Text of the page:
Trial results show three-fold reduction in diabetic foot ulcer size with pravibismane

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Microbion

Microbion Corporation has announced results from a Phase 1b trial of its microbial bioenergetic inhibitor, pravibismane, in patients with moderate to severe infected diabetic foot ulcers (DFUs). The findings of the trial were presented at the Symposium on Advanced Wound Care Fall meeting (SAWC Fall 2019; 12–14 October, Las Vegas, USA).

“Topical pravibismane, or MBN-101, shows promise to improve outcomes and the quality of life of patients with chronic DFUs that are infected or colonized with bacteria,” said Paul Kim, professor Department of Plastic Surgery and Orthopedic Surgery, and medical director of the Wound Programme at William P. Clements Jr. University Hospital, Dallas, USA. He added: “The potential to prevent amputations and close wounds with pravibismane would be a significant benefit to patients and requires further study.”

The randomised, double-blinded, placebo-controlled Phase 1b trial evaluated topically applied pravibismane (MBN-101) plus standard of care treatment, as compared to placebo plus standard of care treatment, in 52 patients with moderate to severe DFU infections. MBN-101 was well tolerated and no Treatment Emergent Adverse Events (TEAEs) or Serious Adverse Events (SAEs) occurring in the study were considered to be related to study drug.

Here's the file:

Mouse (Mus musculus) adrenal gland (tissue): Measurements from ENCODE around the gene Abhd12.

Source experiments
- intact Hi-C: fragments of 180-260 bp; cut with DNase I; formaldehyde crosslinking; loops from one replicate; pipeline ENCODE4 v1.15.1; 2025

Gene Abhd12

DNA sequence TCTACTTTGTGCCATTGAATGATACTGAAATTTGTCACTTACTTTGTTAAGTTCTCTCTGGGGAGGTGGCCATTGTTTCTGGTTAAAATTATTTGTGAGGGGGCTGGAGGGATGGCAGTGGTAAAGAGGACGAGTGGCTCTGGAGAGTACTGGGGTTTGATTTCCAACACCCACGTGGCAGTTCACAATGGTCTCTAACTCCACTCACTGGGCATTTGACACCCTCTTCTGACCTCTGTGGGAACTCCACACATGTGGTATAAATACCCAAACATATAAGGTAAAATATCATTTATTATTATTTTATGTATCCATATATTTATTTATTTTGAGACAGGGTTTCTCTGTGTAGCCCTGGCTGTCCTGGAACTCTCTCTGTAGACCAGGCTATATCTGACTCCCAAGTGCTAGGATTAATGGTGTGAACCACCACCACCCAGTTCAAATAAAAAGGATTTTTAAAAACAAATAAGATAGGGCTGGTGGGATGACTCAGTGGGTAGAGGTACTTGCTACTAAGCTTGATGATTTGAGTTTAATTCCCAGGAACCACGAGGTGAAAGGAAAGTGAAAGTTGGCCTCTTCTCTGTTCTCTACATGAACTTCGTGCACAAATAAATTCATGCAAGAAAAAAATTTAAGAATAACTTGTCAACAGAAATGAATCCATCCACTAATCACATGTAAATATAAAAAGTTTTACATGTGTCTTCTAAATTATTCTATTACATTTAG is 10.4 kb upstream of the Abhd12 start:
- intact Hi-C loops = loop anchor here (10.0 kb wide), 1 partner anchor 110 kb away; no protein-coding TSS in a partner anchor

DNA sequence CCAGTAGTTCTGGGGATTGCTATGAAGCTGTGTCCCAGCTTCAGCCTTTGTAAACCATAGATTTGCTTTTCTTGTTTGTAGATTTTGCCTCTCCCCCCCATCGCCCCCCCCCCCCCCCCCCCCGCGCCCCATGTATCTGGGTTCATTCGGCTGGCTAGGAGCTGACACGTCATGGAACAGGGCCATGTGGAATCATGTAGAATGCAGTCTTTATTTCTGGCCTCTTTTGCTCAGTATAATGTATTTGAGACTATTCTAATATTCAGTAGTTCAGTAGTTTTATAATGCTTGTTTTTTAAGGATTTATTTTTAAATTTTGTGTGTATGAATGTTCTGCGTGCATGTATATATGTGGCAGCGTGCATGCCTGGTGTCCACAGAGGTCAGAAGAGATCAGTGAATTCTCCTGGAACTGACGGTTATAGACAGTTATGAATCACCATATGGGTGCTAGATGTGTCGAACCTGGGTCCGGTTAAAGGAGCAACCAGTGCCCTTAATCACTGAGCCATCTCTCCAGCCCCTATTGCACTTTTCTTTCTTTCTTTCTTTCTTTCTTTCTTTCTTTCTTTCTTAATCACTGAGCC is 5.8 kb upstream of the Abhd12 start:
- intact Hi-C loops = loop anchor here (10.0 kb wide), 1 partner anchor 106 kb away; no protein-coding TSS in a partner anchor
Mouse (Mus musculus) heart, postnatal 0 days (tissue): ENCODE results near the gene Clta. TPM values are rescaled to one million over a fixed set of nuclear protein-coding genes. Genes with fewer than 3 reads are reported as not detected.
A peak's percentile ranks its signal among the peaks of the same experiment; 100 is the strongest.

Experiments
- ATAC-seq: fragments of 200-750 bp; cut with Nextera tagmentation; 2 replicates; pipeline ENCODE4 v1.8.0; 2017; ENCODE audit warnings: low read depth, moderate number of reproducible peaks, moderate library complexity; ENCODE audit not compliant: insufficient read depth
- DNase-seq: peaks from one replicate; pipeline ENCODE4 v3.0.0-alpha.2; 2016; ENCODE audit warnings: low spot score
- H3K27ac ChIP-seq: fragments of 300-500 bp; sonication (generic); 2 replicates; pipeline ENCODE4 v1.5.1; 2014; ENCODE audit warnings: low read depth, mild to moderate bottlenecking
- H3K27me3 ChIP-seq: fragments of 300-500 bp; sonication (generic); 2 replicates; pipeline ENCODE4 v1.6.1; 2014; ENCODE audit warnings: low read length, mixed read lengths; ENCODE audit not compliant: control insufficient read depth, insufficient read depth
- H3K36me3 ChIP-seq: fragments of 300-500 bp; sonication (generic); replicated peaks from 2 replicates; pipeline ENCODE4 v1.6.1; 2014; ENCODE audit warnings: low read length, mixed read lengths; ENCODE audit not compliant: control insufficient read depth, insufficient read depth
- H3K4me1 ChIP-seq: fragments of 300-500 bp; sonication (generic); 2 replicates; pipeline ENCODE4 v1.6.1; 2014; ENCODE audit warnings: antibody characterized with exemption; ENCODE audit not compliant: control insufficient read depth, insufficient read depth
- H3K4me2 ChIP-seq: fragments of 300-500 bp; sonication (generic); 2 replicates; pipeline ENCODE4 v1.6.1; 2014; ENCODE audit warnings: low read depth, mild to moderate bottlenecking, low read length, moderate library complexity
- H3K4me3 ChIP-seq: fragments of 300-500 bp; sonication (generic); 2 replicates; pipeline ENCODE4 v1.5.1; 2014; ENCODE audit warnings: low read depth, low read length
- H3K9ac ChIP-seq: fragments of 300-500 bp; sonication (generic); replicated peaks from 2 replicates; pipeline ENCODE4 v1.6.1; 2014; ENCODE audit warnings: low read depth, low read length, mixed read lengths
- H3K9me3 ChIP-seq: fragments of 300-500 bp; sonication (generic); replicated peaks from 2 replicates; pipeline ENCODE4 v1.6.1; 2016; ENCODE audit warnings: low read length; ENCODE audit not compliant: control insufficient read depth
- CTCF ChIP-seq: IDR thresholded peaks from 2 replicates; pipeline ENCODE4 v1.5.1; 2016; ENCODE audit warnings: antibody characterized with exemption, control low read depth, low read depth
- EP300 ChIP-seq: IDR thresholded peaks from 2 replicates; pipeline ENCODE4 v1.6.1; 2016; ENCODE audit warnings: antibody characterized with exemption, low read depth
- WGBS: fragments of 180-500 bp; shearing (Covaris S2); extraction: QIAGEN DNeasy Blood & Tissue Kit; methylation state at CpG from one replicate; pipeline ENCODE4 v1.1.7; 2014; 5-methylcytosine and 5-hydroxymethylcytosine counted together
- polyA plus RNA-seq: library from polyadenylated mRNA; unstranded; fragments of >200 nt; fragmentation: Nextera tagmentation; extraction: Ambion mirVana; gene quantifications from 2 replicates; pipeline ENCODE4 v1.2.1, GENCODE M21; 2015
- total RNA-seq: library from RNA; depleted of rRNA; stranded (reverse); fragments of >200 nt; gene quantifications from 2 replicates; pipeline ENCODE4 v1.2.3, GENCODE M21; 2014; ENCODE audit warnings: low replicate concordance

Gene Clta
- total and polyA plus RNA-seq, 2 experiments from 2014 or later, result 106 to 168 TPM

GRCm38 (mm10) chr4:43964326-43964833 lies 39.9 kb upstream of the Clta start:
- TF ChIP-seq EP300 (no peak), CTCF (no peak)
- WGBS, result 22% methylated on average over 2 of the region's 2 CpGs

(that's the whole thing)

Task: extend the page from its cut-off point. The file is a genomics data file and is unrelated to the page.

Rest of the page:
Although the study was not designed to demonstrate statistical efficacy, a numerical trend of greater median wound size reduction and reduced amputation rate with MBN-101 treatment was observed compared to placebo.

Furthermore, the median percentage reduction in ulcer wound size from baseline was approximately three-fold higher in the pooled MBN-101 group (85% wound size reduction) compared to placebo (29% wound size reduction) at End of Study (defined as four weeks after end of treatment).

Target ulcer-related amputation in the pooled MBN-101 treatment groups were 2.6% vs 15.4% for placebo, an approximate six-fold reduction, and there was no evidence of either pravibismane systemic exposure or any differences in resolution of infection signs and symptoms across treatment groups.

“These are very encouraging data that support further, continued evaluation of pravibismane for chronic wounds,” said Brett Baker, chief scientific officer and president of Microbion. “We look forward to working with the FDA and other stakeholders on the continued development of this program towards its approval. We would like to deeply thank all the patients and investigators who participated in this important study.”

Subsequent to sharing the above data with the US FDA, Microbion has also received guidance on development required to bring topical pravibismane towards approval.

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